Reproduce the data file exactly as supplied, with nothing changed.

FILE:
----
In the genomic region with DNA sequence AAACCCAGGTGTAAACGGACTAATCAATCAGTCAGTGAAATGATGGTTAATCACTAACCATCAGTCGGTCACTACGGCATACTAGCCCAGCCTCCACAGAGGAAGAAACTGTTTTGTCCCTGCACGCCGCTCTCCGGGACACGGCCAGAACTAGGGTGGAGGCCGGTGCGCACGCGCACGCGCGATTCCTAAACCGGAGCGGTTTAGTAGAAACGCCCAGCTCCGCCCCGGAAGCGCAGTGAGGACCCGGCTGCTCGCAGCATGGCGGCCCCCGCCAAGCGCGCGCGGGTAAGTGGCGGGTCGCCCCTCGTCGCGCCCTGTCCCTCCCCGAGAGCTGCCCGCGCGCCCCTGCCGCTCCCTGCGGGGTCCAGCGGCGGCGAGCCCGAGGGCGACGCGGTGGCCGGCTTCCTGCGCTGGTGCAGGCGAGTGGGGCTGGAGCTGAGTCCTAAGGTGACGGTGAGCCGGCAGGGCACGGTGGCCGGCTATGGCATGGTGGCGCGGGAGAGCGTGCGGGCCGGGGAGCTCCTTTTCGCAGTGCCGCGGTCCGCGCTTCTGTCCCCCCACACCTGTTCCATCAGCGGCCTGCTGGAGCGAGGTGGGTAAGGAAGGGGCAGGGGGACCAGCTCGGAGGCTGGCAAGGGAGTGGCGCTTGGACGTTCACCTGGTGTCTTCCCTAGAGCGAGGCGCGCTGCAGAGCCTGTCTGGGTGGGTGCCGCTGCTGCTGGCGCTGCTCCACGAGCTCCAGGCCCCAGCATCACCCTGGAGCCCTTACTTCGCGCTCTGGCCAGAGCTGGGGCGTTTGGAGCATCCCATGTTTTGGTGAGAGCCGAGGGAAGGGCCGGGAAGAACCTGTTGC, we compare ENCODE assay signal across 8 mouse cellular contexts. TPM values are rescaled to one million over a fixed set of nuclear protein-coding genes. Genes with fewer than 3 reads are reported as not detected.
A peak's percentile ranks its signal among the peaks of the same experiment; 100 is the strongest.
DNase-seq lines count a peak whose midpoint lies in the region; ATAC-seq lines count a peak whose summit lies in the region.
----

In the genomic region with DNA sequence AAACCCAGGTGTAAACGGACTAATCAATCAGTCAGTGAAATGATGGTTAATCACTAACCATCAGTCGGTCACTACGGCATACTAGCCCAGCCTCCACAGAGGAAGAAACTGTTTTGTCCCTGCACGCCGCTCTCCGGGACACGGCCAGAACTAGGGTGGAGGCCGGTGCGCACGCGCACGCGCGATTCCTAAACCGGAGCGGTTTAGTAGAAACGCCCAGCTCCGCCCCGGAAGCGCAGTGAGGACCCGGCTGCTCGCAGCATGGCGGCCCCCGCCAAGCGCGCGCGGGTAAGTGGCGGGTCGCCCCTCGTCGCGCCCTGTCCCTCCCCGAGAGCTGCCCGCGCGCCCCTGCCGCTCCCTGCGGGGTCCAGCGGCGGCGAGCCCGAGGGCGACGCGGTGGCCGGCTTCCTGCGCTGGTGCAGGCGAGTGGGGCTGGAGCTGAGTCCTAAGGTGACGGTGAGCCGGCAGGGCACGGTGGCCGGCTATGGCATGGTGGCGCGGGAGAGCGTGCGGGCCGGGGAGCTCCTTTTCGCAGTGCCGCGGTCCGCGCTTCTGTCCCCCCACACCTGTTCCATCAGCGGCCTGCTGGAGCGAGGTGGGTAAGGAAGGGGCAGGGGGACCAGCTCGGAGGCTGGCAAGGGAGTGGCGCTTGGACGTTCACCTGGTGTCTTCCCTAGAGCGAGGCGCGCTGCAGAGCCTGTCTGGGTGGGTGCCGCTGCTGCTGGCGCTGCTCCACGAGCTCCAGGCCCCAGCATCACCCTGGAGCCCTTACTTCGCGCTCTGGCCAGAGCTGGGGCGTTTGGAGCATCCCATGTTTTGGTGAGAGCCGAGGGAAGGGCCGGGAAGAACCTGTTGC, we compare ENCODE assay signal across 8 mouse cellular contexts. TPM values are rescaled to one million over a fixed set of nuclear protein-coding genes. Genes with fewer than 3 reads are reported as not detected.
A peak's percentile ranks its signal among the peaks of the same experiment; 100 is the strongest.
DNase-seq lines count a peak whose midpoint lies in the region; ATAC-seq lines count a peak whose summit lies in the region.